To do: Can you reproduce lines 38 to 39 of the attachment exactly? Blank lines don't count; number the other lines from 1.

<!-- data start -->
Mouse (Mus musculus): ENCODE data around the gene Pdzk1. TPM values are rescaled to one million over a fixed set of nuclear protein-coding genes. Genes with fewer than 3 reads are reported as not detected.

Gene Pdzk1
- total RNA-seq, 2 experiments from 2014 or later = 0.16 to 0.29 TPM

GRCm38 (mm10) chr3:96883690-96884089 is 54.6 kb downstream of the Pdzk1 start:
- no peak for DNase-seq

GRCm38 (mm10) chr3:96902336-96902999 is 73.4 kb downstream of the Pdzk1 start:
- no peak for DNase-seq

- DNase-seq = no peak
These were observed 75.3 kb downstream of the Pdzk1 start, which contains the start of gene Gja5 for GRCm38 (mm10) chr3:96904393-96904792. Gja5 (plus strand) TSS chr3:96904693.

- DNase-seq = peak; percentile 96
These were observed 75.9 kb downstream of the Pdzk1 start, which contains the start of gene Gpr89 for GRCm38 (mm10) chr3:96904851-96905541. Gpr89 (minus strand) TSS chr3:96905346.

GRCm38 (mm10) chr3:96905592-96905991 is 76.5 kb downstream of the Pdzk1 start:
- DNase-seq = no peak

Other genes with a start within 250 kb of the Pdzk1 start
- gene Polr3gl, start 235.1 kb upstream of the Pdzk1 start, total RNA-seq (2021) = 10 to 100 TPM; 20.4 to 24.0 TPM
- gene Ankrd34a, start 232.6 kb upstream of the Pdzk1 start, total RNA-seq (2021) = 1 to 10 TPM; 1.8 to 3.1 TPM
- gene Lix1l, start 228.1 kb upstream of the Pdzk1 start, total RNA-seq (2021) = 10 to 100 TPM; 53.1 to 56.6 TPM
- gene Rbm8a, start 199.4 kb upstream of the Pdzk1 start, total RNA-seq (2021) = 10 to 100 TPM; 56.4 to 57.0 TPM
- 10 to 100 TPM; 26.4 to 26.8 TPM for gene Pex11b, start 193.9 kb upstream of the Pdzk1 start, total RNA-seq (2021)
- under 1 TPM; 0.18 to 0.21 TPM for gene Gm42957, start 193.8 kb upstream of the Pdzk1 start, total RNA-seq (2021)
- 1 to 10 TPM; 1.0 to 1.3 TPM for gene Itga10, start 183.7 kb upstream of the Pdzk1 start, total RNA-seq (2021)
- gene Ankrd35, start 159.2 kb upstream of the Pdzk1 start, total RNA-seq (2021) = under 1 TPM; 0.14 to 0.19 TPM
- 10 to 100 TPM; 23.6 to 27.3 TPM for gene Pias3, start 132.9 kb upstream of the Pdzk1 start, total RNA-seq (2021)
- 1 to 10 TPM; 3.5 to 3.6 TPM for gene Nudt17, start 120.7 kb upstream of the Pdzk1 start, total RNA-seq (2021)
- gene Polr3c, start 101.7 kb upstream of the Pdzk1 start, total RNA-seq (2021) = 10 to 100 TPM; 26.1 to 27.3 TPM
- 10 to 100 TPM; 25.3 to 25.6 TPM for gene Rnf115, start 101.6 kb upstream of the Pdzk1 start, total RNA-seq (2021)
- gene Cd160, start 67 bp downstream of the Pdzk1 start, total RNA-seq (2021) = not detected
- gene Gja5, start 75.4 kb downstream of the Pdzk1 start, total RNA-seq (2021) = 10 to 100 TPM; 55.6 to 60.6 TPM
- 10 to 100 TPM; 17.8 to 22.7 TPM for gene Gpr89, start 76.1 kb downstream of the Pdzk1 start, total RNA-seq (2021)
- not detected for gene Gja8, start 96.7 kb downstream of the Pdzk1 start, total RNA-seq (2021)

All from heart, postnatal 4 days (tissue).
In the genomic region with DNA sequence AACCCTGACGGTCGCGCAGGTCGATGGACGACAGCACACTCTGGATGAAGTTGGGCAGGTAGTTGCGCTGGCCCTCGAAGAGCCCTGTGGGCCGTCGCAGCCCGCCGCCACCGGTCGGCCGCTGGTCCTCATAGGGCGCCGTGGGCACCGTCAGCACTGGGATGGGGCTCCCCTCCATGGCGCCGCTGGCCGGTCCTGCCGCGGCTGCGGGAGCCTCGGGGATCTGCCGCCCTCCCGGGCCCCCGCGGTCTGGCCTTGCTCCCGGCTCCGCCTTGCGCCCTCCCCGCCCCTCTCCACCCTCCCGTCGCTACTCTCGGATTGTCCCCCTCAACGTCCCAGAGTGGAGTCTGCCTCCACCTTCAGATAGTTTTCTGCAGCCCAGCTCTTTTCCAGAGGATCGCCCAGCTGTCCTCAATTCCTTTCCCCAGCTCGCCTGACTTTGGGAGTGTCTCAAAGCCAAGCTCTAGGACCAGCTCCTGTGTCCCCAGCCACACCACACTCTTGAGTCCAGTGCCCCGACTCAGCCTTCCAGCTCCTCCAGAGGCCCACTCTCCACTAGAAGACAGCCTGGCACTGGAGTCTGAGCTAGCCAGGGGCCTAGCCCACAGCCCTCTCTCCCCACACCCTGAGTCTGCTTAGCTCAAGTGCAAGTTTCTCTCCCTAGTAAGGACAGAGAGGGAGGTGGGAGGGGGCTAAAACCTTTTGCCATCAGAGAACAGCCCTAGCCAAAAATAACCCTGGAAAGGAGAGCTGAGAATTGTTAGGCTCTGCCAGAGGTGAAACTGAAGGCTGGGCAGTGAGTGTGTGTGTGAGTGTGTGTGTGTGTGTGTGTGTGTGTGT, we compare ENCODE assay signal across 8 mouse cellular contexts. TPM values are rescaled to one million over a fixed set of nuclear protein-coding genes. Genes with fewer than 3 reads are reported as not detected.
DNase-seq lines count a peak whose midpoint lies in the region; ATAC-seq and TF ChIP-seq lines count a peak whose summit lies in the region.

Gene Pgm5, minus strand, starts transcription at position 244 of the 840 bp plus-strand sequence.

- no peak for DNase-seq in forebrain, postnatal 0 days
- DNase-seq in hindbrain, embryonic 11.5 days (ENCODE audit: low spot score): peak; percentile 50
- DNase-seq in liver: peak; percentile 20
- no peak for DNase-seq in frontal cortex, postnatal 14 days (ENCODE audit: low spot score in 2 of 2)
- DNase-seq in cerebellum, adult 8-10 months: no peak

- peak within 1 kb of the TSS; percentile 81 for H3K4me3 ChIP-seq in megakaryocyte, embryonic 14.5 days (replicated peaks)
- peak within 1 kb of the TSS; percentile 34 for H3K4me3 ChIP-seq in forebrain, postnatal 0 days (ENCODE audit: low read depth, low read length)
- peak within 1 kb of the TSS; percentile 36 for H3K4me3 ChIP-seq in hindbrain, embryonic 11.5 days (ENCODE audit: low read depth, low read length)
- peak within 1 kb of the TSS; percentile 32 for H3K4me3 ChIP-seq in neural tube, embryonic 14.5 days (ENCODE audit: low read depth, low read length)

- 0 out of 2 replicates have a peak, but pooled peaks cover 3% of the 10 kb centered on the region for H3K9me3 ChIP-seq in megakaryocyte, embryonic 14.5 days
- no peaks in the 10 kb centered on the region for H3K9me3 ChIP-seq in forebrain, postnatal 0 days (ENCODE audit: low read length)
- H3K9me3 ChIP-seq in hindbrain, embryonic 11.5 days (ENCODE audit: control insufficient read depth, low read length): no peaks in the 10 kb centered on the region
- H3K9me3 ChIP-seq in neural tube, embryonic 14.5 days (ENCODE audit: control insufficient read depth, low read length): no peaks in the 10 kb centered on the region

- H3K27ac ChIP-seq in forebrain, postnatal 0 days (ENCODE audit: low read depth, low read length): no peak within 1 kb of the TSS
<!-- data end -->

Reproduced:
- no peak for DNase-seq in frontal cortex, postnatal 14 days (ENCODE audit: low spot score in 2 of 2)
- DNase-seq in cerebellum, adult 8-10 months: no peak